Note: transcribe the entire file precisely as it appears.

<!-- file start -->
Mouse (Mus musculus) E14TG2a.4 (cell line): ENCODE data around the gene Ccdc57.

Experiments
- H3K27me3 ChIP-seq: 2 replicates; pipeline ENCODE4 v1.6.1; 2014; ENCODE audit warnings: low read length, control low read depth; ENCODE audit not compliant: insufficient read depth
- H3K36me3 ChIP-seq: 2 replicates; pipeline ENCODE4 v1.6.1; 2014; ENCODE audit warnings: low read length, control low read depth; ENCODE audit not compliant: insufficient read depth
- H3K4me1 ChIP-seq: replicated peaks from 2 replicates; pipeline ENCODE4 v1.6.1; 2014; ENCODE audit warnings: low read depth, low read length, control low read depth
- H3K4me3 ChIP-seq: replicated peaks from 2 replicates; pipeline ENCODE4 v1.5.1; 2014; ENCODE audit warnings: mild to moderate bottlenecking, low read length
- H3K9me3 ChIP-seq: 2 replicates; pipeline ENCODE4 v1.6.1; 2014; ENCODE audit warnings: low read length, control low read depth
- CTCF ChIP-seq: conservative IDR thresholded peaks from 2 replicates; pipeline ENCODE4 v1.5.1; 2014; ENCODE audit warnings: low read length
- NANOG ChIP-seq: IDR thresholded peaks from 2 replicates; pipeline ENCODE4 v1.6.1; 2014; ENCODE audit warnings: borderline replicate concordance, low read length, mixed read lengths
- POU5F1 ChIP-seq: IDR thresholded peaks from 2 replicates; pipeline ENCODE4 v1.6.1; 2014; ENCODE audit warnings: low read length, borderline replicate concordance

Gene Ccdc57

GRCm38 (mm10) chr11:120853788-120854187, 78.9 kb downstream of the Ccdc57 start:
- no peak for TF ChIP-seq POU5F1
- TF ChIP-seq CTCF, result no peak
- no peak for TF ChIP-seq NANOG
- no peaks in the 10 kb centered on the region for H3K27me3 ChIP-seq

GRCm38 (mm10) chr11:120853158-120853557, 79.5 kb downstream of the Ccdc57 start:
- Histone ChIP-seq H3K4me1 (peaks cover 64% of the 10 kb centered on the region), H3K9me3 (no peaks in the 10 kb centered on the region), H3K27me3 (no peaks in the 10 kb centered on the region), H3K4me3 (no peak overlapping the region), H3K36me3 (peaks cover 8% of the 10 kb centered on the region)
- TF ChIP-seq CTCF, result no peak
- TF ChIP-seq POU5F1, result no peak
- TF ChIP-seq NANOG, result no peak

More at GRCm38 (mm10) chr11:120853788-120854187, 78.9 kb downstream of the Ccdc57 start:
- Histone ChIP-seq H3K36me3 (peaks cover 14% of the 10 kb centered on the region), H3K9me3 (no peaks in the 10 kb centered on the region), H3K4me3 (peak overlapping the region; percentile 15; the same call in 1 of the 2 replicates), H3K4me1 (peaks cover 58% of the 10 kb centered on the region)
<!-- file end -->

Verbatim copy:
Mouse (Mus musculus) E14TG2a.4 (cell line): ENCODE data around the gene Ccdc57.

Experiments
- H3K27me3 ChIP-seq: 2 replicates; pipeline ENCODE4 v1.6.1; 2014; ENCODE audit warnings: low read length, control low read depth; ENCODE audit not compliant: insufficient read depth
- H3K36me3 ChIP-seq: 2 replicates; pipeline ENCODE4 v1.6.1; 2014; ENCODE audit warnings: low read length, control low read depth; ENCODE audit not compliant: insufficient read depth
- H3K4me1 ChIP-seq: replicated peaks from 2 replicates; pipeline ENCODE4 v1.6.1; 2014; ENCODE audit warnings: low read depth, low read length, control low read depth
- H3K4me3 ChIP-seq: replicated peaks from 2 replicates; pipeline ENCODE4 v1.5.1; 2014; ENCODE audit warnings: mild to moderate bottlenecking, low read length
- H3K9me3 ChIP-seq: 2 replicates; pipeline ENCODE4 v1.6.1; 2014; ENCODE audit warnings: low read length, control low read depth
- CTCF ChIP-seq: conservative IDR thresholded peaks from 2 replicates; pipeline ENCODE4 v1.5.1; 2014; ENCODE audit warnings: low read length
- NANOG ChIP-seq: IDR thresholded peaks from 2 replicates; pipeline ENCODE4 v1.6.1; 2014; ENCODE audit warnings: borderline replicate concordance, low read length, mixed read lengths
- POU5F1 ChIP-seq: IDR thresholded peaks from 2 replicates; pipeline ENCODE4 v1.6.1; 2014; ENCODE audit warnings: low read length, borderline replicate concordance

Gene Ccdc57

GRCm38 (mm10) chr11:120853788-120854187, 78.9 kb downstream of the Ccdc57 start:
- no peak for TF ChIP-seq POU5F1
- TF ChIP-seq CTCF, result no peak
- no peak for TF ChIP-seq NANOG
- no peaks in the 10 kb centered on the region for H3K27me3 ChIP-seq

GRCm38 (mm10) chr11:120853158-120853557, 79.5 kb downstream of the Ccdc57 start:
- Histone ChIP-seq H3K4me1 (peaks cover 64% of the 10 kb centered on the region), H3K9me3 (no peaks in the 10 kb centered on the region), H3K27me3 (no peaks in the 10 kb centered on the region), H3K4me3 (no peak overlapping the region), H3K36me3 (peaks cover 8% of the 10 kb centered on the region)
- TF ChIP-seq CTCF, result no peak
- TF ChIP-seq POU5F1, result no peak
- TF ChIP-seq NANOG, result no peak

More at GRCm38 (mm10) chr11:120853788-120854187, 78.9 kb downstream of the Ccdc57 start:
- Histone ChIP-seq H3K36me3 (peaks cover 14% of the 10 kb centered on the region), H3K9me3 (no peaks in the 10 kb centered on the region), H3K4me3 (peak overlapping the region; percentile 15; the same call in 1 of the 2 replicates), H3K4me1 (peaks cover 58% of the 10 kb centered on the region)